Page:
But there is no guarantee that the currency you are trading is really in a trading range. It could just be taking a breather before continuing a trend, or it could be about to break out.

Many traders think this strategy is too easy. They think currencies don't care about clearly defined lines and that you should treat ranges in general terms instead of a concrete line.

Trend trading strategy

The second major market regime is that of a trending market. Markets trend either upward (think bonds since the 1980s, in perhaps the longest bull market in history) or downward (think equities during the 2008 crash). Currencies are no different, and most traders look to make money by riding the trend.

Any person can spot a trend that has already happened, but knowing when a trend is going to emerge or when a trend is about to reverse is what separates traders from the lay person.

Most traders look for a breakout to signal the beginning of a new trend. They find a currency in a range and look for an obvious piece of price action — such as a candlestick breaking through a line of resistance — to signal that the range market regime is over.

Using moving averages

Many traders rely on technical indicators to help them judge the health of a trend and whether they should jump off or not. The most common technical indicator for this is the moving average. As the name suggests, this calculation uses previous prices to get an average price. If this price keeps moving up, you're in an uptrend, and vice versa for a downtrend. This is often visualized as an ever-moving line drawn on the chart.

The length of time your moving average looks at drastically changes how it acts. A 10-day moving average is very volatile and can give many false signals, but it is also the fastest to react to a trend change. A 200-day moving average on the other hand moves very slowly and highlights the major trend.

Some traders chart both long and short moving averages and use the lines crossing over each other as a form of technical indicator too.

Trend trading is probably the strategy that best fits the description, “Easy in theory but difficult in practice.” If you get it right, the trend takes care of 90% of the work for you. Getting it right is the hard part.

Many professional trend traders are willing to take many small losses in a row in order to score the one big trend that will earn their profits. This kind of strategy of long periods of losses is certainly not for everyone, and traders should think long and hard about whether they have the mental fortitude for it.

Time-based strategies

Day trading strategy & forex scalping strategy

Probably the most popular of the timeframes to trade is day trading. Here traders hold their trades for no longer than a day and never leave trades open overnight. The benefits here are that traders feel a lot more flexible. They jump in, hold a trade for a few hours and are done for the day. In that sense, day trading is what most resembles a “job.”

The downside here is that while you are theoretically free to trade whenever you want during the day, you need to be able to spot the opportunities. That often means watching the computer screen all day waiting for a good entry. And this sometimes gets in the way of personal plans and opens you up to overtrading.

A more extreme version is scalp trading. Here traders look to stay in a trade for minutes, not hours. The upside is that you never expose yourself to major losses and you grab small wins. The downside here is similar to regular day trading. You risk overtrading and getting into a particularly bad losing streak. Also you need to be on the pulse of the market, ready to jump in immediately.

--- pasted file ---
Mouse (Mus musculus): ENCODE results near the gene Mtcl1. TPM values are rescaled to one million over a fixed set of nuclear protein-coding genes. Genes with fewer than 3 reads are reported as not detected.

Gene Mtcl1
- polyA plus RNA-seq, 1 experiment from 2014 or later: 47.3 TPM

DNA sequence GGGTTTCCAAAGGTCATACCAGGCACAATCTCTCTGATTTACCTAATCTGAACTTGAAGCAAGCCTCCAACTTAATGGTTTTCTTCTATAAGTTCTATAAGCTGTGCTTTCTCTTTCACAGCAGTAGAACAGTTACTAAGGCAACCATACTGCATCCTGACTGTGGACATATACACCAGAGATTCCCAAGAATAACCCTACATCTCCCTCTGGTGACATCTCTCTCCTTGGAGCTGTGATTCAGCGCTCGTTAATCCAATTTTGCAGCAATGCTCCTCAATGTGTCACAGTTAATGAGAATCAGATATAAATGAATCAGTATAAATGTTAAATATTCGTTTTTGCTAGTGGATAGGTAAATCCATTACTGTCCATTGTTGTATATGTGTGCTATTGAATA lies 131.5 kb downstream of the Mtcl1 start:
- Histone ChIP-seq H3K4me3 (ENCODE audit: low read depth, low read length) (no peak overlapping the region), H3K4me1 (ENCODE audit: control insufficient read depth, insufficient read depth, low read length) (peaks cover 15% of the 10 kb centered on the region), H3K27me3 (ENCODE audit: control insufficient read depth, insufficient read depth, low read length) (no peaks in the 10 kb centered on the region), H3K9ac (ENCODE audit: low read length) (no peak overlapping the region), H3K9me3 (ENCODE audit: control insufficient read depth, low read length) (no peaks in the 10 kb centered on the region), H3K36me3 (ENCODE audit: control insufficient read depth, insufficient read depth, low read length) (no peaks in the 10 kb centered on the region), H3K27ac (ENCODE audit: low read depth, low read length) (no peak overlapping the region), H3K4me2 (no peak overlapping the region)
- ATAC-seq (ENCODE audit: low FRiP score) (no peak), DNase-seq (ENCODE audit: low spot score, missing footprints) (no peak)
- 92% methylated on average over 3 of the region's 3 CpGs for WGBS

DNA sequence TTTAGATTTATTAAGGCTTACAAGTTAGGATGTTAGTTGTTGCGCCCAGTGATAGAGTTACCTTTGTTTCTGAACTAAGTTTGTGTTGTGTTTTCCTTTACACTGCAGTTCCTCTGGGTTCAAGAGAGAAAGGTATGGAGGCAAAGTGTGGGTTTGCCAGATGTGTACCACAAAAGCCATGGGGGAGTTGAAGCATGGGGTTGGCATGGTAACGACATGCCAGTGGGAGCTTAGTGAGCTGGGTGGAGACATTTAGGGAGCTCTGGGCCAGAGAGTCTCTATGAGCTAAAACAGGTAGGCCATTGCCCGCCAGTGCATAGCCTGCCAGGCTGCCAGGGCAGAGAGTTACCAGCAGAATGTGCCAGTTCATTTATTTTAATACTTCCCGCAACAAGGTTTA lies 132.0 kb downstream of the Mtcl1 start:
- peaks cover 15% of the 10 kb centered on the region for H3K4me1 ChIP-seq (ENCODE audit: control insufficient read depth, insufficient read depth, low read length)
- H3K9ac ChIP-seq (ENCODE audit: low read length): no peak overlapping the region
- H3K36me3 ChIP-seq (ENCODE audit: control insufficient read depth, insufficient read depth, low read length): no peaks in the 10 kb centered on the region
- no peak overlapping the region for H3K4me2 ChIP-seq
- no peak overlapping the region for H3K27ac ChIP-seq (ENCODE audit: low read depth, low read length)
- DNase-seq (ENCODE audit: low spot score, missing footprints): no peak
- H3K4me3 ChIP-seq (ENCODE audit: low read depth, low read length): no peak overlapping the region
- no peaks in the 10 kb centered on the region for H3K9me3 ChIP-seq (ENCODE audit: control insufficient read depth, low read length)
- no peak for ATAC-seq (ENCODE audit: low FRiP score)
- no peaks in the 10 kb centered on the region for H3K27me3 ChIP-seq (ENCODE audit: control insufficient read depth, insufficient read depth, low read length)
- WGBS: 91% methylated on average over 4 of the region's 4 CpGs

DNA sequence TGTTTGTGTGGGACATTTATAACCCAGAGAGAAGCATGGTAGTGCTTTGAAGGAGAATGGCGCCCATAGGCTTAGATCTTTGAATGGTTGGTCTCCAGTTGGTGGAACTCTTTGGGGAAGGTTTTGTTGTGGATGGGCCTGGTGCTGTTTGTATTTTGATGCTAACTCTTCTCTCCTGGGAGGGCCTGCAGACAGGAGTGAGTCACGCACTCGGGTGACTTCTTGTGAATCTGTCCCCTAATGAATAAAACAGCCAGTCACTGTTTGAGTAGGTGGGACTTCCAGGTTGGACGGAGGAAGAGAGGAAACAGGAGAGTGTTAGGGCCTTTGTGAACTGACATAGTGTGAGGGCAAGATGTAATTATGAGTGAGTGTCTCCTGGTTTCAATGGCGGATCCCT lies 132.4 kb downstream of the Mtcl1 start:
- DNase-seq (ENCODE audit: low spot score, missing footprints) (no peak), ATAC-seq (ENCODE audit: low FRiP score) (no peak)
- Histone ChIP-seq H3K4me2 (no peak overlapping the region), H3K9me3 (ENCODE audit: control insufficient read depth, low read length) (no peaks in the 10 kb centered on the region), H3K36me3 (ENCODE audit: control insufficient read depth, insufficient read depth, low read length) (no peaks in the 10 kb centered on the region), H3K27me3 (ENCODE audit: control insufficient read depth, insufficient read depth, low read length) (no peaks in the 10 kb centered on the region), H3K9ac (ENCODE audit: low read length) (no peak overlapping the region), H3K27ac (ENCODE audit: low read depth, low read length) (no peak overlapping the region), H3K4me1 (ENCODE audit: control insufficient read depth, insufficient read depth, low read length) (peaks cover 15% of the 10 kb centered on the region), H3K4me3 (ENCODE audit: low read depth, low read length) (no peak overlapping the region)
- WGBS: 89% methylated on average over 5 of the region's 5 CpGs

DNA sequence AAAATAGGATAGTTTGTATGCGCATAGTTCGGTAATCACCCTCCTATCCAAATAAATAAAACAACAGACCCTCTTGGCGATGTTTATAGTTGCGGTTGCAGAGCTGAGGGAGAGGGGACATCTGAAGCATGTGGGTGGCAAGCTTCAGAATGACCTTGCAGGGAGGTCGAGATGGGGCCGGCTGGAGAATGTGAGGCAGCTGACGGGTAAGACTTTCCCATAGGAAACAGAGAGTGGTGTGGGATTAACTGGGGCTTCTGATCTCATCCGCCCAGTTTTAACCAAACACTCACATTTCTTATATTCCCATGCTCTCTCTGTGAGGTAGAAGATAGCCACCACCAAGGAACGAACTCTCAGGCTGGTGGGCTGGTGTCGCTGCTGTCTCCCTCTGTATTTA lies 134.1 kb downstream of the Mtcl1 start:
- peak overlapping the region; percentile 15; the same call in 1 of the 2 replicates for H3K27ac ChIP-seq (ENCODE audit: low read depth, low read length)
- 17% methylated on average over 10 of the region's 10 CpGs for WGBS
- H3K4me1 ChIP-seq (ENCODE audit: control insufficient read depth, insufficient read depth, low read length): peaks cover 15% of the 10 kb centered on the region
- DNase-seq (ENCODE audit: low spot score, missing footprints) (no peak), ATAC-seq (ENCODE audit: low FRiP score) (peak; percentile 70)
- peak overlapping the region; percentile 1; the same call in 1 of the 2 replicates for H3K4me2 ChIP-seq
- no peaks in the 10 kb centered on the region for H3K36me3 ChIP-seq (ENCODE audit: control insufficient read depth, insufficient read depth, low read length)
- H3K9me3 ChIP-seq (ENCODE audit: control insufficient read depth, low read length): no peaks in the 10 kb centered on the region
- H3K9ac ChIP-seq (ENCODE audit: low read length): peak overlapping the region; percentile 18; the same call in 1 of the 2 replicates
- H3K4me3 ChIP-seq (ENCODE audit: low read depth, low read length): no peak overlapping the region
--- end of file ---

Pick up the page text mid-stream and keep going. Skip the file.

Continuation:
Swing trading

Swing trading looks to hold positions for days or at most, weeks. For many, this is the optimal sweet spot between ultra-short-term day trading and very long-term position trading. Swing trading allows you to pick up on larger trends that develop while still giving you time to hop in and out. This offers you flexibility in your trades.

Some traders prefer waiting a few days for a trend to really develop, especially if you are waiting for a proper breakout. Other traders like not being locked into one trade for too long, while still being exposed to longer-term trades.

Position trading

Finally, we have position trading. Here traders are in it for the long haul and often hold their positions for weeks or months, if not years. The dream of every position trader is to catch a major multi-year trend and hold on through all the volatility.

The upside with this kind of trend is that when you are right, you are really right — with trends being able to carry you for months without your having to do anything.

The downside is that you are locked into a trade. Because you are looking at the longer term, you can never be sure if what you are experiencing is a temporary pullback or a trend reversal, and you may end up wasting weeks before you confirm which it is.

Meanwhile, even if a trade is going well, there may be other, shorter-term opportunities that can provide you a higher rate of return that you can't pursue because your money is stuck in a position trade that will take months to happen.

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Try out forex strategies with a demo account

You can read every book ever published on a specific strategy and still be completely dumbfounded when you sit down to trade. That's because the theoretical world and the real world are two very different places.

You may learn every pattern to look for when trading, but when you actually start, you begin to find that the patterns never line up as perfectly as you had read about. That is totally fine and is all part of the learning process.

Our best advice for traders who want to take the next step is to open a demo account, like those offered by TD AmeritradePaper trading is a simulated trading account with the same live prices, but you are given fake money to play with. This gives you the feel of the real world of forex trading and lets you try what you've learned. It also gives traders an excellent way to find out without losing money what trading strategy suits them best.

Once you're comfortable trading on a demo account, you can start applying what you've learned and trading forex.


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Isaac Aydelman Freelance Contributor

Isaac Aydelman is a freelance contributor for Moneywise.